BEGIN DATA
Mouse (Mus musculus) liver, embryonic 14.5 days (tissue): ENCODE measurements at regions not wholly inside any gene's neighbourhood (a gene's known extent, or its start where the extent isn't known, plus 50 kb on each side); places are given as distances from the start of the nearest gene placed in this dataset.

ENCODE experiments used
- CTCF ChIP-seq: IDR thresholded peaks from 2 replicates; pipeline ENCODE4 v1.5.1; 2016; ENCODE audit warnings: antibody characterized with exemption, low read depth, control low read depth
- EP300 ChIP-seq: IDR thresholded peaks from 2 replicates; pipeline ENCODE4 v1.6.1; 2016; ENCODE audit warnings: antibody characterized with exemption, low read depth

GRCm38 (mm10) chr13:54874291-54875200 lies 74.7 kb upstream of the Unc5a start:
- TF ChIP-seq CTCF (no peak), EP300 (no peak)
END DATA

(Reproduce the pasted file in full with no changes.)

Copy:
Mouse (Mus musculus) liver, embryonic 14.5 days (tissue): ENCODE measurements at regions not wholly inside any gene's neighbourhood (a gene's known extent, or its start where the extent isn't known, plus 50 kb on each side); places are given as distances from the start of the nearest gene placed in this dataset.

ENCODE experiments used
- CTCF ChIP-seq: IDR thresholded peaks from 2 replicates; pipeline ENCODE4 v1.5.1; 2016; ENCODE audit warnings: antibody characterized with exemption, low read depth, control low read depth
- EP300 ChIP-seq: IDR thresholded peaks from 2 replicates; pipeline ENCODE4 v1.6.1; 2016; ENCODE audit warnings: antibody characterized with exemption, low read depth

GRCm38 (mm10) chr13:54874291-54875200 lies 74.7 kb upstream of the Unc5a start:
- TF ChIP-seq CTCF (no peak), EP300 (no peak)